Roots – Roots was a television series back in 1977. But that has no relation to architecture; so on with OPUS. Roots, in ARCHITECTURE, can be known for its origin, what contexts it’s in, and what experiences it’s been through. For example, some parts of the Peabody forest in UNCG, has been destroyed due to expansion of the university. The first Curry building was an all girl school that housed the school of education. After it was burned down, a new building had to be erected for the university.

Congruence – Congruence is a similarity between two objects or ideas. Today we discussed a student’s precedent analysis and described how a dome signifies unity and togetherness as a whole. A dome in the terms of congruence is detailed by the shape and formation of a dome. In other words, the domes circular shape brings the material into an overhanging sculpture at a specific monumental point; which is the alter. Congruence plays a very important role in architecture.

Concept – As we had conversations on our precedent analysis, our teacher had some of the students give a concept about their building. A concept is an overarching series of ideas that come together to form a larger more broad idea. The concept of the Burj Al Arab in Dubai is hierarchy and peaceful. Tom Wright, the architect and designer of Burj Al Arab, has created a fascinating hotel with the design of a sail. The sail represents one of the many ideas that Tom Wright tries to accomplish. I will give more information on this with my precedent analysis.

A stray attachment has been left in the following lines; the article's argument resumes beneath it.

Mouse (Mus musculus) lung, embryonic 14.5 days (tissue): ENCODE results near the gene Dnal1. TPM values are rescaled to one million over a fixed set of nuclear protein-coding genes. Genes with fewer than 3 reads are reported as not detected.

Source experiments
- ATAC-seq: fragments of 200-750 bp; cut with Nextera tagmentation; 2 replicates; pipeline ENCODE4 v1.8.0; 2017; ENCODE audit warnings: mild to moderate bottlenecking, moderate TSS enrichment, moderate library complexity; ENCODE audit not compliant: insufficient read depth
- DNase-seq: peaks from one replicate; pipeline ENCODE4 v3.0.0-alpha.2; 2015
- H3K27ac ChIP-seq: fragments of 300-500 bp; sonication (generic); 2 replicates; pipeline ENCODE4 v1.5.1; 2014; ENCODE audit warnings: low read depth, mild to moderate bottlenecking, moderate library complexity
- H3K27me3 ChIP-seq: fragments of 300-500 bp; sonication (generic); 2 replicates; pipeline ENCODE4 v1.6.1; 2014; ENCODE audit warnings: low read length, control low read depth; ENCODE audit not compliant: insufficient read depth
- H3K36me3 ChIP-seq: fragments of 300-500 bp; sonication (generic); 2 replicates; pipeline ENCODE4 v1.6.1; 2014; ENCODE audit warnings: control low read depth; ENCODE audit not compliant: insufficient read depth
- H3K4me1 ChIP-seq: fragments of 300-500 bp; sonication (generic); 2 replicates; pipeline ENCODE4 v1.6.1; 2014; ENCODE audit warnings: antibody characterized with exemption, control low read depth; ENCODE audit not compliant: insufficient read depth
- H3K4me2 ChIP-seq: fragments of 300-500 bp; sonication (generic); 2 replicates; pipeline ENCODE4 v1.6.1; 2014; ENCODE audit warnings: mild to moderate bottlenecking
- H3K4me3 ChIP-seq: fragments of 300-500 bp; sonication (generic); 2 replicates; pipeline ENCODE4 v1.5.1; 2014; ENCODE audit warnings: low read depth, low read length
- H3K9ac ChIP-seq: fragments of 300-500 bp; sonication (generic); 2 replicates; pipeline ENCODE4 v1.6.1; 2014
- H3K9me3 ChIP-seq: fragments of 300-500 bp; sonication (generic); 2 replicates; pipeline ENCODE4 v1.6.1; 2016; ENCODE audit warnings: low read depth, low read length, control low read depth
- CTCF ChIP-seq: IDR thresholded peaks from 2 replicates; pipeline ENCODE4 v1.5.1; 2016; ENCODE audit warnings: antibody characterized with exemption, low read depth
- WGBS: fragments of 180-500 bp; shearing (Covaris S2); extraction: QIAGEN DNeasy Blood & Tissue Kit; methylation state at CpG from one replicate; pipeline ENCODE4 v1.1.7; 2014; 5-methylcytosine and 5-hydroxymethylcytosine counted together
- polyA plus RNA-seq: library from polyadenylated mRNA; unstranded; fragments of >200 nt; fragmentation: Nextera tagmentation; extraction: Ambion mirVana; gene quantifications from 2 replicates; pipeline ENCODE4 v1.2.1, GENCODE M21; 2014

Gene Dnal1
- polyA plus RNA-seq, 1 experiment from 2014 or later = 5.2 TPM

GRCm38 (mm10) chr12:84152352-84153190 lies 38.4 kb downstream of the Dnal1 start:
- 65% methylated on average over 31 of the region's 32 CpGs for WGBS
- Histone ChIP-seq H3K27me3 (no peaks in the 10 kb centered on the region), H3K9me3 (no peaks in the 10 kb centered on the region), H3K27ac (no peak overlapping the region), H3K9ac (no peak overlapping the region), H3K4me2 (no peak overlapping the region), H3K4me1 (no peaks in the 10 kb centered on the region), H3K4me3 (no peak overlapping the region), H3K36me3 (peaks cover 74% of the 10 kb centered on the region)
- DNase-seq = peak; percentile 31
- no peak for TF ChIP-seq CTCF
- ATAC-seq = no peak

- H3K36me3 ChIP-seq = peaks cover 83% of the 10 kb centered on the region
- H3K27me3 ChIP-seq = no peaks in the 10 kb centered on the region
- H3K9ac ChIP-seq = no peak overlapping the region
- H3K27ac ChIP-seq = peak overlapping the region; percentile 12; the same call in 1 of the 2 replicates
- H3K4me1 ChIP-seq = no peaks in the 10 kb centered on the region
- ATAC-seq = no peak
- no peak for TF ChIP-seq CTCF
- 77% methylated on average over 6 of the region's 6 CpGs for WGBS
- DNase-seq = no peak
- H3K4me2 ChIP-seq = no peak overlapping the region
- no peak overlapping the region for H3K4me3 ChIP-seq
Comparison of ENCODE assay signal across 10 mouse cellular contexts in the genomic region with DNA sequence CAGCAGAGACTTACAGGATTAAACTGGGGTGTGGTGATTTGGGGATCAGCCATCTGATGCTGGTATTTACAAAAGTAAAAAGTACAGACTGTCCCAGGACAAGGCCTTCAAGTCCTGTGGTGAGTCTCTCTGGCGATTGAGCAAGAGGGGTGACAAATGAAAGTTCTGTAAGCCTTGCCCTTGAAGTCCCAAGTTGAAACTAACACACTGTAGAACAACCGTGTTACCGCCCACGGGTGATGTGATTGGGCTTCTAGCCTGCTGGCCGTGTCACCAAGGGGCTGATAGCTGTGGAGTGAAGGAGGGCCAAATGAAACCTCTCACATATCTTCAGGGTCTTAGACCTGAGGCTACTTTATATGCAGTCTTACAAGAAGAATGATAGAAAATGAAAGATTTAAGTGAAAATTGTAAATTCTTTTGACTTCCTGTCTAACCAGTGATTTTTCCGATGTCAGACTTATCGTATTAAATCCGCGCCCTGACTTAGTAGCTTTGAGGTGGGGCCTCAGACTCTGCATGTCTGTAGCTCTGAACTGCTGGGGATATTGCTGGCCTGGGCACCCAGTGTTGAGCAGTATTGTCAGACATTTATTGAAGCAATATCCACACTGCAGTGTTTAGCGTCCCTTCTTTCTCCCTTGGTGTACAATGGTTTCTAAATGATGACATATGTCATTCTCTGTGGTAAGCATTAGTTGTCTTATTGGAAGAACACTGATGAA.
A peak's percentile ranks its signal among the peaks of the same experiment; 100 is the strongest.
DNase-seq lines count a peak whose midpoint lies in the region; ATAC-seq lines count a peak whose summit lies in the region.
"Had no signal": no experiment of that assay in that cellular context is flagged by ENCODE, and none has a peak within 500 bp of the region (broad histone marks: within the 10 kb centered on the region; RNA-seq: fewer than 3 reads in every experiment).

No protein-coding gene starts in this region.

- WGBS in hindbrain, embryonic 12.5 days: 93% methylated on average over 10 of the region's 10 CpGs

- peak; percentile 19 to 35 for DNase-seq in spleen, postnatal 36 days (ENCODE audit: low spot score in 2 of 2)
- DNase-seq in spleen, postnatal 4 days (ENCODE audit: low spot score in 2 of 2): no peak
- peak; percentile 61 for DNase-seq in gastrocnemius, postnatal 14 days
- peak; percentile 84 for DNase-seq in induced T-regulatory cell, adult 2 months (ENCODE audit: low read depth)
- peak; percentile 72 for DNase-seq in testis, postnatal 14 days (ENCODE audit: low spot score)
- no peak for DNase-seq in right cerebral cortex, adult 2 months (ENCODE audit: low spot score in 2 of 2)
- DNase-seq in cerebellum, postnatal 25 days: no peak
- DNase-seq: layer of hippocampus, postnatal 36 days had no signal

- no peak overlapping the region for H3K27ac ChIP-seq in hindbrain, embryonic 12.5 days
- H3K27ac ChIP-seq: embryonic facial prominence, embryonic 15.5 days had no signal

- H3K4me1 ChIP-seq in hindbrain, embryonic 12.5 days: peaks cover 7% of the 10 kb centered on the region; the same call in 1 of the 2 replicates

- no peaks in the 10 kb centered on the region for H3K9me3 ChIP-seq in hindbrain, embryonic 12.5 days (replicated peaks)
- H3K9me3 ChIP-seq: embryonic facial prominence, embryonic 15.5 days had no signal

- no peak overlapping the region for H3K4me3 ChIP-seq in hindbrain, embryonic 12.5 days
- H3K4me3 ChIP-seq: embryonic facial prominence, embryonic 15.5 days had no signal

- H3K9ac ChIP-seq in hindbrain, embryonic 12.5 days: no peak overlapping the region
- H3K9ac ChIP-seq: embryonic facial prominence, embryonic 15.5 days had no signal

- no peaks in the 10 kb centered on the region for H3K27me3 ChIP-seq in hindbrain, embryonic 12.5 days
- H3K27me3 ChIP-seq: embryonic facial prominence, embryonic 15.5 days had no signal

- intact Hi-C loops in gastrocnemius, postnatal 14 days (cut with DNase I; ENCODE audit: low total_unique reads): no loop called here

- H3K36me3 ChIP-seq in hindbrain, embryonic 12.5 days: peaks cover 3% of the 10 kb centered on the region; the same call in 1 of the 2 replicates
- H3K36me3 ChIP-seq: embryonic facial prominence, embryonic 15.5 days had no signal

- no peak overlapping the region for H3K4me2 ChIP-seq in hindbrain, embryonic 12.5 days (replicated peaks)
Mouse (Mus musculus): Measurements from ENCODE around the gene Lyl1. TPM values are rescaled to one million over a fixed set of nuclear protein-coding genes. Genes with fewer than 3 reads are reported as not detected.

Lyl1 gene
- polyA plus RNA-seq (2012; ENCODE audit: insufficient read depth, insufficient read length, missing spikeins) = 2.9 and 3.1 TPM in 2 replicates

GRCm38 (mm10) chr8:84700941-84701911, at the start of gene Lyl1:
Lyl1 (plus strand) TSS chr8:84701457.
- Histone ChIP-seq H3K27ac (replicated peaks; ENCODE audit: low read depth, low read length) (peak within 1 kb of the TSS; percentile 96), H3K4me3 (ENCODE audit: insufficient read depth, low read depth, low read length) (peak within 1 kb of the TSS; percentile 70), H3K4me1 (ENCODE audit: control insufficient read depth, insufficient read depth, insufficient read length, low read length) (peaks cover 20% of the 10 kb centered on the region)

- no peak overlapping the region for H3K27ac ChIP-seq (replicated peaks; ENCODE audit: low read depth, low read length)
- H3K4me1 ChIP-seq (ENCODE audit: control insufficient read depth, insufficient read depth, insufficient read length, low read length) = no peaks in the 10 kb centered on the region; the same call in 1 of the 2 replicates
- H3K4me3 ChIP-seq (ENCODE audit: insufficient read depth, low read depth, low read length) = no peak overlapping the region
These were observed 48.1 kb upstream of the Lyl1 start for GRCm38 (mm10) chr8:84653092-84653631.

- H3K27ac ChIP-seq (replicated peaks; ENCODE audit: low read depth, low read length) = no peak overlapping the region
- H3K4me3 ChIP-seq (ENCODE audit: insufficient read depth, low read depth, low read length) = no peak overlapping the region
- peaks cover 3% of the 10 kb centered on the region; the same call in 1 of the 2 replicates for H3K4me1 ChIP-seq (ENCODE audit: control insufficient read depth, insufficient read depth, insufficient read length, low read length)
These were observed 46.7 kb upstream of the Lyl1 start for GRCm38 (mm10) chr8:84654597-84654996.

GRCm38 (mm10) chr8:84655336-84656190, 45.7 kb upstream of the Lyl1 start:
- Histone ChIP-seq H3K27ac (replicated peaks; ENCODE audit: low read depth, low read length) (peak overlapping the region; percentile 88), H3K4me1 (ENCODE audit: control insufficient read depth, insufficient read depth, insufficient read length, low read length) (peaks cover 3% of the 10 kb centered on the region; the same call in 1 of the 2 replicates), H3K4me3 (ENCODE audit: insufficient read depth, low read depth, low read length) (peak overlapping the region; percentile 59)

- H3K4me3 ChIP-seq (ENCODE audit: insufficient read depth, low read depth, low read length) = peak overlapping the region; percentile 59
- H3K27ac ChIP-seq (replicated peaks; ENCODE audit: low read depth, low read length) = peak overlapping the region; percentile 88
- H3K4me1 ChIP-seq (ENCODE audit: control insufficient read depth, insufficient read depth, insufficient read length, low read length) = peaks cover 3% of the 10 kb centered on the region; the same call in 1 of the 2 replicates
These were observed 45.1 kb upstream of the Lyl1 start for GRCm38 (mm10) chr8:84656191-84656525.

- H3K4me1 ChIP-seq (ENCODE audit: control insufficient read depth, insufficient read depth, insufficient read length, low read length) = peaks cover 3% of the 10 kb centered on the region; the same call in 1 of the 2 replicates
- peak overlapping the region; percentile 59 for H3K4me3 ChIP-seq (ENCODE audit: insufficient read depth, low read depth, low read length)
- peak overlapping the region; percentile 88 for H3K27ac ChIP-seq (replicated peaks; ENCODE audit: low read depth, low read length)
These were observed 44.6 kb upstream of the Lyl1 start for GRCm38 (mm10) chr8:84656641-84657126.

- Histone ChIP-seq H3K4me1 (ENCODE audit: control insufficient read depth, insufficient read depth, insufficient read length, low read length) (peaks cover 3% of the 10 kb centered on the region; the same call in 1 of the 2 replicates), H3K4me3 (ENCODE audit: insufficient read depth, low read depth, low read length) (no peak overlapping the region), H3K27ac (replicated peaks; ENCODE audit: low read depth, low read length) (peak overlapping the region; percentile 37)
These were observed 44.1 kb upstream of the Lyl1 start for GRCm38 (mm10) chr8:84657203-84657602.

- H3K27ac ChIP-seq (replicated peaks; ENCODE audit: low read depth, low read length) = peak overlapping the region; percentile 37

Materiality – Wood, steel, metal, and concrete are materials that are extremely architect friendly. Designers use materials to express themselves and show creative thinking and in some cases like Tommy Lambeth say, “creative problem solving.” In our current project we are learning how to manipulate MDF to form designs that are light impacting. MDF is a sturdy wood material that provides no transparency so the challenge is there.

Compression : Release – In studio we have been taught to compress are drawings into tiny details and ideas. We have learned how to take an idea and take it from its origin, abstract it, and release it outwards. In History of Design, we are asked to create ten drawings of a building of our choice and expand using less information and more analyzing. The idea to compress information and then release it creates an explosion effect where ideas shatter onto paper.